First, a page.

Metropolitan News-Enterprise


Tuesday, February 24, 2004


Page 1


Death of Counsel Requires Granting Continuance, Reopening Discovery, Court of Appeal Rules


By a MetNews Staff Writer


A Ventura Superior Court judge abused his discretion when he denied a request to reopen discovery and granted only a five-week continuance to a plaintiff whose attorney died, this district’s Court of Appeal ruled yesterday.

Citing California’s Standards of Judicial Administration, Justice Kenneth T. Yegan of Div. Six declared:

“The death or serious illness of a trial attorney or a party ‘should, under normal circumstances, be considered good cause for granting the continuance of a trial date[.]’—.The same circumstances should generally constitute good cause to reopen discovery after a trial date has been continued.”

Yegan said Ventura Superior Court Judge Steven Hintz erred in denying John S. Hernandez’s request to reopen discovery, supplement his witness list, and delay trial until his new lawyer was available after the attorney representing him in his personal injury suit died of pancreatic cancer.

At a hearing in October, Hintz noted the trial had already been continued for three months due to the lawyer’s illness. The judge told Hernandez:

“And now a month after he dies, you come in and ask for more time. That could have been done better.”

The lawyer had failed to designate an expert on liability issues for trial, missing the deadline to do so, but Hintz ruled it would be prejudicial to extend the deadline.

Yegan, noting that Hernandez himself was also scheduled for spinal surgery only weeks before the trial date Hintz set, said Hintz abused his discretion as a matter of law.

He wrote:

“If plaintiff’s counsel’s serious physical illness and its debilitating effects culminating in death during the final stages of litigation are not good cause for continuing a trial and reopening of discovery, there is no such thing as good cause. A plaintiff in a personal injury action is not chargeable with the continued good health of his or her attorney.  Forcing such a plaintiff to trial without counsel or adequately prepared counsel is not likely to ensure fairness, the overall policy of the law.” 

The justice conceded that the Court of Appeal “does not and should not micromanage law and motion rulings.” But he explained:

“[S]ome writ applications are more ‘writ worthy’ than others—.[A]bsent our intervention here, petitioner would face the probability of trial without counsel or adequately prepared counsel in a serious personal injury trial.”

Hintz, Yegan said, failed to strike the appropriate balance between the need for efficiency in the trial courts and the goal of promoting the “just resolution of cases on their merits.”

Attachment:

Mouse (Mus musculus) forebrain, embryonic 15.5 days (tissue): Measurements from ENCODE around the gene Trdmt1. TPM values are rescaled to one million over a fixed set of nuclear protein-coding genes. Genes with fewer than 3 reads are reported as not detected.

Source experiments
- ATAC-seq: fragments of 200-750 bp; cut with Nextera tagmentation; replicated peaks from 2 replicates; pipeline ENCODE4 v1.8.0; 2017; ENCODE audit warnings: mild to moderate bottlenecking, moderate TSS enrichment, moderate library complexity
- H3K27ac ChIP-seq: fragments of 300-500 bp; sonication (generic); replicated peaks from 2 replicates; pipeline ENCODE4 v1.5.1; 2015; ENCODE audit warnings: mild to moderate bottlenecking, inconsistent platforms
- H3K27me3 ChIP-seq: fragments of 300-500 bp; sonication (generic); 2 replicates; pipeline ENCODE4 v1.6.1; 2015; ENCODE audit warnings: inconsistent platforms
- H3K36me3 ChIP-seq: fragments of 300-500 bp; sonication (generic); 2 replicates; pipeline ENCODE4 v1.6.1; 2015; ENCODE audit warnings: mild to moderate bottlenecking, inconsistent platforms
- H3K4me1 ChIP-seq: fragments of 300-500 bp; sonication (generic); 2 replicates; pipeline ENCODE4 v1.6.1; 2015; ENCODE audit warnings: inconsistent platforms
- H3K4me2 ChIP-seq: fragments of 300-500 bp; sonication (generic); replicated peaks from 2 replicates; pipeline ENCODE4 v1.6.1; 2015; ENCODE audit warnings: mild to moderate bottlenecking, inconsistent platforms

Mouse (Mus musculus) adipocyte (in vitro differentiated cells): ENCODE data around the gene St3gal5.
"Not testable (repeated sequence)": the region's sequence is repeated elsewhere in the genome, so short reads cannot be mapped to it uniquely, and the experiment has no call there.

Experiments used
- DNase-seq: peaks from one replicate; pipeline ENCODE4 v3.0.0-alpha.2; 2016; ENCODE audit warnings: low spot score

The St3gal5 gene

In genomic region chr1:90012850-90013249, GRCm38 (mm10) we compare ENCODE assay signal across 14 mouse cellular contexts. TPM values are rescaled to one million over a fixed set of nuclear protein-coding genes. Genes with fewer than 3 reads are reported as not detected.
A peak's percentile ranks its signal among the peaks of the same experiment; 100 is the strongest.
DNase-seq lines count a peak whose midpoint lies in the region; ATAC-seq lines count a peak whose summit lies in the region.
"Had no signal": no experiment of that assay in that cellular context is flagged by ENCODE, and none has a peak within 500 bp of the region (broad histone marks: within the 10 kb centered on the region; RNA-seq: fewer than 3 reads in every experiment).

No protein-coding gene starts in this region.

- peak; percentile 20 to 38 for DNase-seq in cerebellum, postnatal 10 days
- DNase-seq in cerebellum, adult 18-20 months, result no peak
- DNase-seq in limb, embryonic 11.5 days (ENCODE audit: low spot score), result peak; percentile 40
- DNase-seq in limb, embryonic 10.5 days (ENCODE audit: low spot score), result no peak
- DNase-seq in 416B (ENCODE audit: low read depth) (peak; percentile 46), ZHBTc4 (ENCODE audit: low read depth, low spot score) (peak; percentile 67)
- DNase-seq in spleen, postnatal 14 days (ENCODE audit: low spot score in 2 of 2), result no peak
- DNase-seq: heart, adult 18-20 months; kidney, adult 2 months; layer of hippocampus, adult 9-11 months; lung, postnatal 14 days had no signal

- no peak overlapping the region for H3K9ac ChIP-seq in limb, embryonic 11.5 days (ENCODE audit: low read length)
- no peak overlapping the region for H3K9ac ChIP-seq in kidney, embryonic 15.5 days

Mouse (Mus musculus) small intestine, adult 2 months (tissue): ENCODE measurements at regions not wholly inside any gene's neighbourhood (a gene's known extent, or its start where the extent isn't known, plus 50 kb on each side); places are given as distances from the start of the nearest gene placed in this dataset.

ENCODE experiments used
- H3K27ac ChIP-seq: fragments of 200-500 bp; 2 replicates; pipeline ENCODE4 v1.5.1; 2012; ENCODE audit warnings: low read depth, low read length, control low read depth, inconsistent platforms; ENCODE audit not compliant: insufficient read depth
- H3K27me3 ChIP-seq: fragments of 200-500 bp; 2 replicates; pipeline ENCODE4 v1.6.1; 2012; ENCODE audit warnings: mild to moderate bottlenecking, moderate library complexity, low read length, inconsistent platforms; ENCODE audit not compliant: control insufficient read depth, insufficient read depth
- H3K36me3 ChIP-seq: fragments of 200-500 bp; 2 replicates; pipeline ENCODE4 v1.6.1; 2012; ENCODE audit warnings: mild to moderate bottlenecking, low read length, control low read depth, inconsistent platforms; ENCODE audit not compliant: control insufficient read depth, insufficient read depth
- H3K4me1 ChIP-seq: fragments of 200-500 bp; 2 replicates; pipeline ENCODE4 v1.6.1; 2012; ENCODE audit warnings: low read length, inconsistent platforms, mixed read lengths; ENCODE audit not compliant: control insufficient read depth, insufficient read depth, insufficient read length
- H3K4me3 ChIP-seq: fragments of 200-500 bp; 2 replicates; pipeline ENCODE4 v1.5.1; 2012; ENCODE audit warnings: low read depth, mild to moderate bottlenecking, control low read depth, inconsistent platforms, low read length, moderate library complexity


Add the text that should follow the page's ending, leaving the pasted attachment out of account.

He noted that Hernandez’s first lawyer died only 33 days after missing the final deadline to name a liability expert for trial.

“It is possible that [the attorney] provided effective representation during this crucial phase of the litigation,” Yegan said. “But common sense and respect for the grim reality of terminal illness make it more likely that, during the waning period of his life, [he] was not as organized, focused or vigorous an advocate as he had been in healthier times. The fact that [he] designated no experts on liability issues, even though real party included an accident reconstruction expert on his list, demonstrates the point.”

The defendant in the litigation, Yegan said, never supported his claims of prejudice with any evidence.

The justice commented:

“Real party’s claims would be more plausible if [the attorney] had been healthy in the weeks leading up to the initial trial date, and then died in an accident or in some other unforeseen manner. But he wasn’t healthy. He was dying of pancreatic cancer. We cannot assume that [he] was able to conduct business as usual while in the grip of such a severe illness. The trial court failed to appreciate that this medical condition adversely impacted his trial preparations. Similarly, real party’s assertion that petitioner was delaying the trial so he could ‘shop around for attorneys’ would make sense if petitioner had been dilatory in his search. But he wasn’t. He started looking for a new lawyer the very day he learned of [his lawyer’s] death, and he filed his ex parte application only 12 business days later.”

The case is Hernandez v. Superior Court (Neal), B171030.


Copyright 2004, Metropolitan News Company